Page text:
Scientists have discovered the remains of an ancient vulture near a dry, arid lake in South Australia. The majestic bird is believed to have terrorized the grass 25 million years ago, when the Earth was teeming with lush forests and, from an eagle’s point of view, helpless prey.
The find consists of 63 massive, well-preserved fossils that include almost the entire skeleton of an eagle.
Flinders University paleontologist Trevor Worthy, co-author of a study on the find published On Monday in the Journal of Historical Biology, the fossils were described as “fascinating.”
“It’s rare to find even a single fossil eagle bone,” said Eileen Mather, the study’s first author and a PhD candidate in palaeontology at Flinders University in Australia. “Having most of the skeleton is very exciting, especially considering his age,” Mather said.
Eagles are at the top of the food chain, with some preying on squirrels, prairie dogs and rabbits and using the sky as their safe haven. “They are always fewer – and therefore they are rarely preserved as fossils,” Worthy said.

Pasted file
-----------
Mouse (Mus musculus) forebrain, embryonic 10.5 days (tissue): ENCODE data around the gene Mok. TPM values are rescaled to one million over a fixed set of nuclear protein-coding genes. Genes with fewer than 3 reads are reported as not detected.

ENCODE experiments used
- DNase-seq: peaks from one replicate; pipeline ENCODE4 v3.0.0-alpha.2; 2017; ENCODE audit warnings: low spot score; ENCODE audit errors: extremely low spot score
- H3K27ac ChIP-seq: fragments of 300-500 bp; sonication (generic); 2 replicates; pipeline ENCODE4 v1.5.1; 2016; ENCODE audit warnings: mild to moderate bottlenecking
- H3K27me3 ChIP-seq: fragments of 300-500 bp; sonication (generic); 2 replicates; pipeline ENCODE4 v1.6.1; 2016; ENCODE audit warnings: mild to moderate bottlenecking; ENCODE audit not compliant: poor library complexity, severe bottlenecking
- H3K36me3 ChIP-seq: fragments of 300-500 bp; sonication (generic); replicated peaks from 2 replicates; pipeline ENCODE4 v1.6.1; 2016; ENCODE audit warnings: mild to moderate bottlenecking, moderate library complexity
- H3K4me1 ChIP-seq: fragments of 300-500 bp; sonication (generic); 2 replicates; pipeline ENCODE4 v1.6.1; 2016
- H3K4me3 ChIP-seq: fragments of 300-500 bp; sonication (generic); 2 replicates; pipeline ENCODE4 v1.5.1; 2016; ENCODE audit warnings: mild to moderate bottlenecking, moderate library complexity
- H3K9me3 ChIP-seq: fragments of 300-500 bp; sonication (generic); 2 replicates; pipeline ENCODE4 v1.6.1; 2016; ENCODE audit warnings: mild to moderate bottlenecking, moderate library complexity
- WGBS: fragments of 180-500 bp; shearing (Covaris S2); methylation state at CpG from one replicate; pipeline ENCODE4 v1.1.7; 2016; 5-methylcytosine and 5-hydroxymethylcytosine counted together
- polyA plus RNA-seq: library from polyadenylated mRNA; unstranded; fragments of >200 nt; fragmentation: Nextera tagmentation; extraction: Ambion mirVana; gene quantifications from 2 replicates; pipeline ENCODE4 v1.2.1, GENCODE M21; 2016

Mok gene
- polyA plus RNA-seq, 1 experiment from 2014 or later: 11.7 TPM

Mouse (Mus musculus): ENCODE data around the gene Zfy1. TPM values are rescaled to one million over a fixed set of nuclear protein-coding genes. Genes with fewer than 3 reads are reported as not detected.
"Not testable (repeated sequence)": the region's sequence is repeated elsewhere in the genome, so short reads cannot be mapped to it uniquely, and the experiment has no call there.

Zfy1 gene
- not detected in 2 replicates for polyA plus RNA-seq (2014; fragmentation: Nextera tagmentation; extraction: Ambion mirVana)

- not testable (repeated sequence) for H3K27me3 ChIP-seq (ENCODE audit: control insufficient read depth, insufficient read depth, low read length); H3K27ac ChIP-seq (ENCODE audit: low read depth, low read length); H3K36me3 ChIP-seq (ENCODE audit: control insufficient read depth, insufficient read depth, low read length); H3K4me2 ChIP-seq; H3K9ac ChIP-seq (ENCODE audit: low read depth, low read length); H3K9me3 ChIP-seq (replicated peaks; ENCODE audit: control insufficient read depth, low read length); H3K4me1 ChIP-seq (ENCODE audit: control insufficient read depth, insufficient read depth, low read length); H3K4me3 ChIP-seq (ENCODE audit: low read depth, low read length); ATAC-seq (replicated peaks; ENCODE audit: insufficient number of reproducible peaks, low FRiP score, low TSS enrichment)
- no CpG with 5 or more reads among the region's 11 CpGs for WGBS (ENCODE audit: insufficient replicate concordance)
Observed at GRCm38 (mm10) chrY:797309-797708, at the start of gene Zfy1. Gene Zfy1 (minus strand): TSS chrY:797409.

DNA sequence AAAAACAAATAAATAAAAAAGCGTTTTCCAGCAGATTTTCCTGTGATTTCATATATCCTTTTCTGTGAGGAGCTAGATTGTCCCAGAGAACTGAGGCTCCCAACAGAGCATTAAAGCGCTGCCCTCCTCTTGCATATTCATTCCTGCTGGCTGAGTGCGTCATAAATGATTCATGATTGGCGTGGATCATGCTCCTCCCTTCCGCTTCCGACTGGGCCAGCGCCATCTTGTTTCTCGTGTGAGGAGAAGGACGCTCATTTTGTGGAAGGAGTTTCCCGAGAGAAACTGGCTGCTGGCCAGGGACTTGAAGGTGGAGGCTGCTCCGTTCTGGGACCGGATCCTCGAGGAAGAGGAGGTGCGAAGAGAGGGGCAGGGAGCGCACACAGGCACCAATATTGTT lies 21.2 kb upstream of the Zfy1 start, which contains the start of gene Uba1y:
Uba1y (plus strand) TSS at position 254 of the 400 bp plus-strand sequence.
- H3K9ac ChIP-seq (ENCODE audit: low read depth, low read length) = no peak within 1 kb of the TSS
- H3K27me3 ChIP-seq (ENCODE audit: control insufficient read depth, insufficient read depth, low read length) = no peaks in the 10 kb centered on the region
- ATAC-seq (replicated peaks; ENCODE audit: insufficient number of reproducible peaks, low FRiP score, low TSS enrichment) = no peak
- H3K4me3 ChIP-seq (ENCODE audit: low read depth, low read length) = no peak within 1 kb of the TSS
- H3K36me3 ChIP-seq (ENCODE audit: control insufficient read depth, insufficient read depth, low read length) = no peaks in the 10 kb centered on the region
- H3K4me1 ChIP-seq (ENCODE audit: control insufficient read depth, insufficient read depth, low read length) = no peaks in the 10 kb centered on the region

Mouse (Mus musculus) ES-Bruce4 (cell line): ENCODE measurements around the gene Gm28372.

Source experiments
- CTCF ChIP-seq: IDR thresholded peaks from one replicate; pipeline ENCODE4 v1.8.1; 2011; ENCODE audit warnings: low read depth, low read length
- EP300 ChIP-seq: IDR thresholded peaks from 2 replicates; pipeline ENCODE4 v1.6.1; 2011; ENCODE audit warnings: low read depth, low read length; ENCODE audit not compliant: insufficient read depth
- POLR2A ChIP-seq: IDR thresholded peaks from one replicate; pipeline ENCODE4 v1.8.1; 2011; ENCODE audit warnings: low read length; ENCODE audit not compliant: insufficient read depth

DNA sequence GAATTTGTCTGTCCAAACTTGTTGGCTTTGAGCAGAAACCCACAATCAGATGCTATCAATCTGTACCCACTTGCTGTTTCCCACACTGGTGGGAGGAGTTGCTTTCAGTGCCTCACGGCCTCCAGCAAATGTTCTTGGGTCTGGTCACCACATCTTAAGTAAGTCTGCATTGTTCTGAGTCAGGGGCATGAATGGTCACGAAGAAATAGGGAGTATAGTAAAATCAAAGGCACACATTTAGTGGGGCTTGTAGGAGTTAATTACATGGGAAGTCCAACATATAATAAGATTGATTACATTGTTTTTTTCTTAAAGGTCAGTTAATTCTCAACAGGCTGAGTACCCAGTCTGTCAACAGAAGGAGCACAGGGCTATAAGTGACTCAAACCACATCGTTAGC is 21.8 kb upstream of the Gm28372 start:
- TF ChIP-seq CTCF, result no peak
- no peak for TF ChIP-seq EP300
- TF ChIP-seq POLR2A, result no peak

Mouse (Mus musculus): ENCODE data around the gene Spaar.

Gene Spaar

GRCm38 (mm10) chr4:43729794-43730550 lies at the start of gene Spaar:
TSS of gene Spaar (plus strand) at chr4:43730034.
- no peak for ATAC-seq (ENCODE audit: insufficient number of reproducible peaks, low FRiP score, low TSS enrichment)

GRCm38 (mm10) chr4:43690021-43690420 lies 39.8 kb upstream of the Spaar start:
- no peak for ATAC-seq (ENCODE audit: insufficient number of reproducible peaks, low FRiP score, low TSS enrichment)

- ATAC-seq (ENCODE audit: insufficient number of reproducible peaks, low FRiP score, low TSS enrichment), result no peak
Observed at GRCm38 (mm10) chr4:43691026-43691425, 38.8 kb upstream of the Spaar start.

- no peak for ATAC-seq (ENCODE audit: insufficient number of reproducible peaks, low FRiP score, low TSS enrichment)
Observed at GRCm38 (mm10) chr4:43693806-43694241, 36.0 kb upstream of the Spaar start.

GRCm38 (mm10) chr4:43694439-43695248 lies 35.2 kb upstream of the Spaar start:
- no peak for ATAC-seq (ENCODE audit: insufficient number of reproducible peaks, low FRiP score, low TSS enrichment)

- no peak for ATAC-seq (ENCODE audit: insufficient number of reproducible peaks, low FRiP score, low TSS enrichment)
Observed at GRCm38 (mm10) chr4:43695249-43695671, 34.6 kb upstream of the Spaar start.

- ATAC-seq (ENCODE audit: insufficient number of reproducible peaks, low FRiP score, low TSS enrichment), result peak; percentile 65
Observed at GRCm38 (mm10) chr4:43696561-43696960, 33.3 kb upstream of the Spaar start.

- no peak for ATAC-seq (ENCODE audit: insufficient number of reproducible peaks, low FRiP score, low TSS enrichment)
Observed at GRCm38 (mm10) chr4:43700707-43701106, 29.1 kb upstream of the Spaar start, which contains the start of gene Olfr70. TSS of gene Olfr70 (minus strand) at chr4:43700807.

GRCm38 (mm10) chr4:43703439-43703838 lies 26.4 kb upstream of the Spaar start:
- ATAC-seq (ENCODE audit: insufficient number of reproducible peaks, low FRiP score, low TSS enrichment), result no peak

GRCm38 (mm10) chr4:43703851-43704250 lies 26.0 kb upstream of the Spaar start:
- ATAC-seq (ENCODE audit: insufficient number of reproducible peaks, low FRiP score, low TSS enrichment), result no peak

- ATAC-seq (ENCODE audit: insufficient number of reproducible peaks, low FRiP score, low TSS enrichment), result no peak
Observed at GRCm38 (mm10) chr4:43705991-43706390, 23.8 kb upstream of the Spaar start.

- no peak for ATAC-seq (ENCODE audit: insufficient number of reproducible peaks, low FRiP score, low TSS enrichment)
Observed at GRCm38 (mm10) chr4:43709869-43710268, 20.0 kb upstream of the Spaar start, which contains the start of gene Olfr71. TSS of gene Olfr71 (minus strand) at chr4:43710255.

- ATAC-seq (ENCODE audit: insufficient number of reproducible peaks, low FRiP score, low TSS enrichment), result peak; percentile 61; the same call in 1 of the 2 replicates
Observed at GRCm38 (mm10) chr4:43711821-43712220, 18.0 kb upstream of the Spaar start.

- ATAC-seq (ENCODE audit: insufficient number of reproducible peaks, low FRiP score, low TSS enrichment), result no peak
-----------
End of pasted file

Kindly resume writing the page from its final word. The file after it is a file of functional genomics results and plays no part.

Found near deserted Pinpa Lake in Australia, these abundant fossils are not only a rare find, they also belong to one of the oldest and most powerful birds of prey in the world.
“This species was smaller and less agile than the wedge-tailed vulture, but it is the largest known vulture from this time period in Australia,” Mather said. The wedge-tailed, or “wedges” as it is known in Australia, is a broad-winged bird of prey a size similar to the American bald eagle (The wedgie, though, He will win the battle).
Called Archaehierax sylvestris, this prehistoric winged alpha was unlike any family of vultures we know and had a relatively short wingspan. But she used this feature to her advantage.
Once, she expertly evaded trees and branches while stalking her victims, and is believed to have attacked animals by ambush, armed with a massive foot about six inches. High in the trees, the researchers say, the feathered hunter attacked koalas, possums, and other endangered animals.
“The largest marsupial predators at the time were the size of a small dog or a large cat, so Archaehierax definitely ruled the roost,” Mather said. “It was one of the largest terrestrial predators of the late Oligocene, preying on birds and mammals living at that time.”
This discovery is another in a recent series of remarkable fossil discoveries. Others include the remains of a prehistoric bird reptile that was discovered during the prehistoric period Huge “swimming head”., an ancient sea monster that looks like a